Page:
New Orleans’s culinary richness is rooted in its cross-cultural pollination. The city’s long colonial history and its strategic value as a port of entry assured a steady flow of goods, services and international influence over time. When we sit down to eat here, the product on the end of the fork is more than a tasty bite. Often it represents the latest twist of an ongoing experiment with French, Spanish, West African influences and more.
Fritai, a Haitian newcomer from the charismatic up-and-comer chef/owner Charly Pierre, is a case in point. There is an underrecognized alignment between the cuisines of Haiti and New Orleans, in large part due to these same colonial influences and shared histories. What started out as a food stall at Auction House Market has recently expanded into a spacious new home on Basin Street. Here you will find food that can be both comforting and surprising, sometimes both at the same time.
“Haitian cuisine and New Orleans cuisine have very similar flavor profiles,” Pierre explained. “They link so directly with three main components: French, West African and Spanish. So, when we do our Creole sauce it is much like a New Orleans Creole sauce, we cook down peppers, onion, garlic and lots of spices.” Yet the road diverges with epis – the bedrock Haitian seasoning that underscores much of the flavor from this point forward. “Green onions, cloves, garlic, scotch bonnet peppers all blended up with oil. So that is epis – our trademark seasoning,” Pierre explained.
Start with “Akra,”spicy vegetarian patties served alongside a ramekin of pikliz – a fiery concoction of cabbage, carrot, bell pepper, hot pepper, citrus and vinegar. Similar to chow chow, it is the national condiment of Haiti. “We serve it with everything,” Pierre said. “Even breakfast.” Mirliton aficionados will be pleased to see New Orleans’s most idiosyncratic squash featured in a flavorful salad with grilled carrot, red onion, vinegar and candied plantain. If you can’t choose between, a sample platter is available as well.
For entrees, there are bellwether dishes like an “Epis Jerk Chicken” that hit all the predominant Haitian notes, and casual family-style options that will make you do a double-take like the “Crabmeat Mac and Cheese.” “I’ve never been to a Haitian party or event that didn’t have a tray of mac and cheese handy,” Pierre said. “It dates from the 1970s, when a lot of international influence was sweeping through Haiti.” In Haiti it is often prepared with shelf-stable pantry staples like condensed milk. For his version, Pierre includes fresh pasta, smoked herring and local blue crab. Comfort foods like “Sos Pwa” – black beans and rice flavored with coconut milk – are a good vegetarian option (there are many here) but carnivores can make it their own with a braised oxtail upsell. Perhaps the most compelling dish is the “Griyo” – morsels of fried pork with plantains, beans and rice and pikliz on the side.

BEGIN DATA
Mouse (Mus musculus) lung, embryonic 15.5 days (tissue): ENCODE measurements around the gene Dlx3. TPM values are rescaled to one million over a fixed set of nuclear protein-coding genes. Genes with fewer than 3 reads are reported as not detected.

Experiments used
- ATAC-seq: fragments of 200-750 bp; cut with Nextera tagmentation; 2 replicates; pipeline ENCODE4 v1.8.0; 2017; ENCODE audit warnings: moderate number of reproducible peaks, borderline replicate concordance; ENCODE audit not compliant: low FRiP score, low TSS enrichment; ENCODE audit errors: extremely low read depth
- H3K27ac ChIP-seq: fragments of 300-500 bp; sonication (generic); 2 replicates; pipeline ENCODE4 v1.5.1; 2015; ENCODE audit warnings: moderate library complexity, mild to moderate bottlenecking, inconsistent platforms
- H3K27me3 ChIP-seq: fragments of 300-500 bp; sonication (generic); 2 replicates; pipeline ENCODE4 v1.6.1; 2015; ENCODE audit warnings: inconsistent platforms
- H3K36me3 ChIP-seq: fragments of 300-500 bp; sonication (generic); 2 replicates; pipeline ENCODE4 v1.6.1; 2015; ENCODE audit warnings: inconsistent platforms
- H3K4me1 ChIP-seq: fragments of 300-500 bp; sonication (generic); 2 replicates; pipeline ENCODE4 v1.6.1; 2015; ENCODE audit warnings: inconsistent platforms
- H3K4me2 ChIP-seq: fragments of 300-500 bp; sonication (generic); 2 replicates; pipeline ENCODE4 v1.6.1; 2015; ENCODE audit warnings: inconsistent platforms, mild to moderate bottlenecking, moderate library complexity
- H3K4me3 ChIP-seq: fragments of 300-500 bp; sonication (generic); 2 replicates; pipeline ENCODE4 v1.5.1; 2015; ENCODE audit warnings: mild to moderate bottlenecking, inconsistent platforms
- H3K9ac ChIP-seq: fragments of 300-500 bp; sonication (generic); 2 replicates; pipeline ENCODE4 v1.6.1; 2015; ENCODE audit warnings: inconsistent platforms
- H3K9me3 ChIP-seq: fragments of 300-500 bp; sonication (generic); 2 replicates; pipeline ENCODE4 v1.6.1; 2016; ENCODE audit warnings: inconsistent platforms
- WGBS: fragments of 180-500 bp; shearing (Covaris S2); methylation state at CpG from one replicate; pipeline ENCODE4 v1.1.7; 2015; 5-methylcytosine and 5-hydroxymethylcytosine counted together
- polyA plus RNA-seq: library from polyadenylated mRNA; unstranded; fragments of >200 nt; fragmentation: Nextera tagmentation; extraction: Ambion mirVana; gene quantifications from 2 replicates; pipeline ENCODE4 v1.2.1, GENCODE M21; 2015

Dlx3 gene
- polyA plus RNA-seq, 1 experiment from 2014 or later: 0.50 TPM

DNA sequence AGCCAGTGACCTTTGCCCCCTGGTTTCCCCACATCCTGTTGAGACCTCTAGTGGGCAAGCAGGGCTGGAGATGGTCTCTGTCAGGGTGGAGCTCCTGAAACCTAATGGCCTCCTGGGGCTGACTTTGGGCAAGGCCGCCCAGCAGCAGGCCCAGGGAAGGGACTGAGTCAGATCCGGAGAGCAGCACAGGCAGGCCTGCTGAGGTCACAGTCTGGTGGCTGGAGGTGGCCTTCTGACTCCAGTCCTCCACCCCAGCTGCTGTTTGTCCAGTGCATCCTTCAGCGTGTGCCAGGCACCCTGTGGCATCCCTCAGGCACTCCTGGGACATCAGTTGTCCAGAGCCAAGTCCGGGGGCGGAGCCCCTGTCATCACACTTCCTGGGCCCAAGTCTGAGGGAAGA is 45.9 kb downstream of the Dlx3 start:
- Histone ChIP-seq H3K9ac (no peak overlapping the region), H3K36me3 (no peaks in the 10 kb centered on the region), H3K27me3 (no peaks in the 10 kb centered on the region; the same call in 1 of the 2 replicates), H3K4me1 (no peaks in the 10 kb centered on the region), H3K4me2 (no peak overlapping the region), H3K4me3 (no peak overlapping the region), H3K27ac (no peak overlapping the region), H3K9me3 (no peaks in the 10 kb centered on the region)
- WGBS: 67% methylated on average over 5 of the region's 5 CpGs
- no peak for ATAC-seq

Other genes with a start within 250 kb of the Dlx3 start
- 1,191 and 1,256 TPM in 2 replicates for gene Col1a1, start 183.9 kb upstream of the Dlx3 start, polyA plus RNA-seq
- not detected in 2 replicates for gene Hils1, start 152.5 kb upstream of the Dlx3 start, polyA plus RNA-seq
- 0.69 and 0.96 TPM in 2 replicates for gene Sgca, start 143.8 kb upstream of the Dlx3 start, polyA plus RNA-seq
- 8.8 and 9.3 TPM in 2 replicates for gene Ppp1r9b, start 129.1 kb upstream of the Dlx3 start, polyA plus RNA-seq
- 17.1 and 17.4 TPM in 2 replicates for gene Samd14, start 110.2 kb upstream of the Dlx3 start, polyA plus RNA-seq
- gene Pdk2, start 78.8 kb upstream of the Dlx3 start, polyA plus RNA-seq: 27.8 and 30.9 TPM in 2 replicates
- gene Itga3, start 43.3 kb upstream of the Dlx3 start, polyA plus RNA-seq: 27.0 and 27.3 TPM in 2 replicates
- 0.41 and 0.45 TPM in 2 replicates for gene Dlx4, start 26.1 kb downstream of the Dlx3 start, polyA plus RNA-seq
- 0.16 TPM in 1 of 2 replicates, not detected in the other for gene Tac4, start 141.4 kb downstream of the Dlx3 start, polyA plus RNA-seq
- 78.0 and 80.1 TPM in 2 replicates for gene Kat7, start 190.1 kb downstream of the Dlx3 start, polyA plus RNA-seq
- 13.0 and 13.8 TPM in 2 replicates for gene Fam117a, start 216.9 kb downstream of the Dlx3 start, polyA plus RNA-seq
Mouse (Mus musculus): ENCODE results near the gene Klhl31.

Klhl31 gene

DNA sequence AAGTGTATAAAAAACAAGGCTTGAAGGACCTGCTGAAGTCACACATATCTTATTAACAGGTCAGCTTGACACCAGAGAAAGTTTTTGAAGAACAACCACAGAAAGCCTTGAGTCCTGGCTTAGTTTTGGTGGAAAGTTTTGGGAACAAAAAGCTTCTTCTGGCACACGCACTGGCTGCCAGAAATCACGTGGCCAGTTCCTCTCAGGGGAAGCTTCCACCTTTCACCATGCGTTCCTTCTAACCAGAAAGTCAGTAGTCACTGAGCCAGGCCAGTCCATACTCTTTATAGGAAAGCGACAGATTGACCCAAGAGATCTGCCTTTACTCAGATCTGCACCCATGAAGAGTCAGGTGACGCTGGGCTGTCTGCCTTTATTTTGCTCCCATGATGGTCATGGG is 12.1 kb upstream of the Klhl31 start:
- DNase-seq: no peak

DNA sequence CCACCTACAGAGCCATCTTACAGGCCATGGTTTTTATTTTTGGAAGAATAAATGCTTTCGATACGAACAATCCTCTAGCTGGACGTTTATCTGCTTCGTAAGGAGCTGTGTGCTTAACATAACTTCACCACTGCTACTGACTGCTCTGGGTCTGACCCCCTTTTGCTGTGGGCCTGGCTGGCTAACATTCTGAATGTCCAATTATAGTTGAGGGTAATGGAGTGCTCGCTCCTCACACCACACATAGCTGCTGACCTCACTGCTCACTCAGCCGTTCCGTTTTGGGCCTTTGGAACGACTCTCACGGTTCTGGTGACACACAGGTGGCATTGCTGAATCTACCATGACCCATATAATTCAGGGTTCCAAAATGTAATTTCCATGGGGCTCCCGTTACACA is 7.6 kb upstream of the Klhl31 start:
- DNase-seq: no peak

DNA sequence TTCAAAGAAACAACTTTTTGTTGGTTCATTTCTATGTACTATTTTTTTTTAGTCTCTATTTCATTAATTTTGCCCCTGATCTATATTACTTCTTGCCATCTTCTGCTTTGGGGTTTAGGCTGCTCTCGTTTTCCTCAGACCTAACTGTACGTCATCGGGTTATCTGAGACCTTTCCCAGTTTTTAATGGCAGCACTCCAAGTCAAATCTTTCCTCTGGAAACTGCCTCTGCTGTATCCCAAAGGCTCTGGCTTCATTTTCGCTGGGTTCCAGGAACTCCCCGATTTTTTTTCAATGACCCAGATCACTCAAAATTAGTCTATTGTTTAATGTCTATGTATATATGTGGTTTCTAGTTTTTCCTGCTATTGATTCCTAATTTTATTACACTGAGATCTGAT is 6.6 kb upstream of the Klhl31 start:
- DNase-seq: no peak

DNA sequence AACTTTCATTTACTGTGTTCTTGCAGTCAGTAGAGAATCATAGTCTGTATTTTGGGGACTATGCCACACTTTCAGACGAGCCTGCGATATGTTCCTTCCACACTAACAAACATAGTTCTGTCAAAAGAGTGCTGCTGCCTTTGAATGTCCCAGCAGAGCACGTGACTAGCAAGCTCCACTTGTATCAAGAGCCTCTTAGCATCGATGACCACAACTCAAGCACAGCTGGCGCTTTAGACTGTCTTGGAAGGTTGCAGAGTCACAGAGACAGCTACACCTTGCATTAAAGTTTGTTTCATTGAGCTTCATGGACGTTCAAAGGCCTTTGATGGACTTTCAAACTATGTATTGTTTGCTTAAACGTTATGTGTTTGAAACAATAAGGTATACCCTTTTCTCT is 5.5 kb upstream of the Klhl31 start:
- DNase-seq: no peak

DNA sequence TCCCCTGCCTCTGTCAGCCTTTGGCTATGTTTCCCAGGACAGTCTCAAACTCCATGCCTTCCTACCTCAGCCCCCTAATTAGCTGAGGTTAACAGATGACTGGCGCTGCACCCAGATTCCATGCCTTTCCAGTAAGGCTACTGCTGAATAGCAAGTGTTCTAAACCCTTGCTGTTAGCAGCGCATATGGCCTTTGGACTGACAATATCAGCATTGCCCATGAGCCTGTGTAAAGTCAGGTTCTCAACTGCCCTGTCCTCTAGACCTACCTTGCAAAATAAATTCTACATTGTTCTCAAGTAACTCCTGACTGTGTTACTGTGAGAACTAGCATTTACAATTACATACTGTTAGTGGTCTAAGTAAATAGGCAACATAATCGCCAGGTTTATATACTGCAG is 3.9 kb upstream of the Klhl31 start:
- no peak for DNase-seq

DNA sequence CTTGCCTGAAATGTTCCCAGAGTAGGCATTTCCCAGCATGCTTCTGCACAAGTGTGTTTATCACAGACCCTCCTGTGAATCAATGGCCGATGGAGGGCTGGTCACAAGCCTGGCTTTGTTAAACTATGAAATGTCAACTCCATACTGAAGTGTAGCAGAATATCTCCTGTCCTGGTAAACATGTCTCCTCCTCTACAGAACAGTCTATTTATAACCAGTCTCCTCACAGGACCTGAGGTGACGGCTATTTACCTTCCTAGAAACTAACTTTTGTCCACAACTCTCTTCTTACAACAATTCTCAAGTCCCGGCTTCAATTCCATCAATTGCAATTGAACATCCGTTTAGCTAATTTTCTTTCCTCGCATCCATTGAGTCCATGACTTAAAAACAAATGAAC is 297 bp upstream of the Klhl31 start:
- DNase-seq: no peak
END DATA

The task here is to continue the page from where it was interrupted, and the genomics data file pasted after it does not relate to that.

Along with the food, Fritai offers a robust drink menu lined out across categories – think Cream-based, spirit-forward and others featuring fresh fruit juices. The “Spicy Island Breeze” makes use of a scotch bonnet syrup, and the Clarinha is offered with soursop juice.
Fritai, 1535 Basin Street, Treme, 264-7899, Fritai.com
About the Chef
Charly Pierre is a chef to watch. He brings an intellectual curiosity to his menu that sets him apart. Born in Boston, he learned to love cuisine from both practical and emotional capacities thanks to his father (a chef for Marriott) and his mother, who cooked real Haitian food at home. He intentionally steered a course through culinary school, back of house as well as front and management positions over the course of his career (including some of Boston’s finest restaurants) and he got some national shine when he won on the Food Network’s Chopped competition. He moved to New Orleans in 2015, working at a series of notable establishments, before testing the waters in St. Roch Market. Fritai is his first brick and mortar.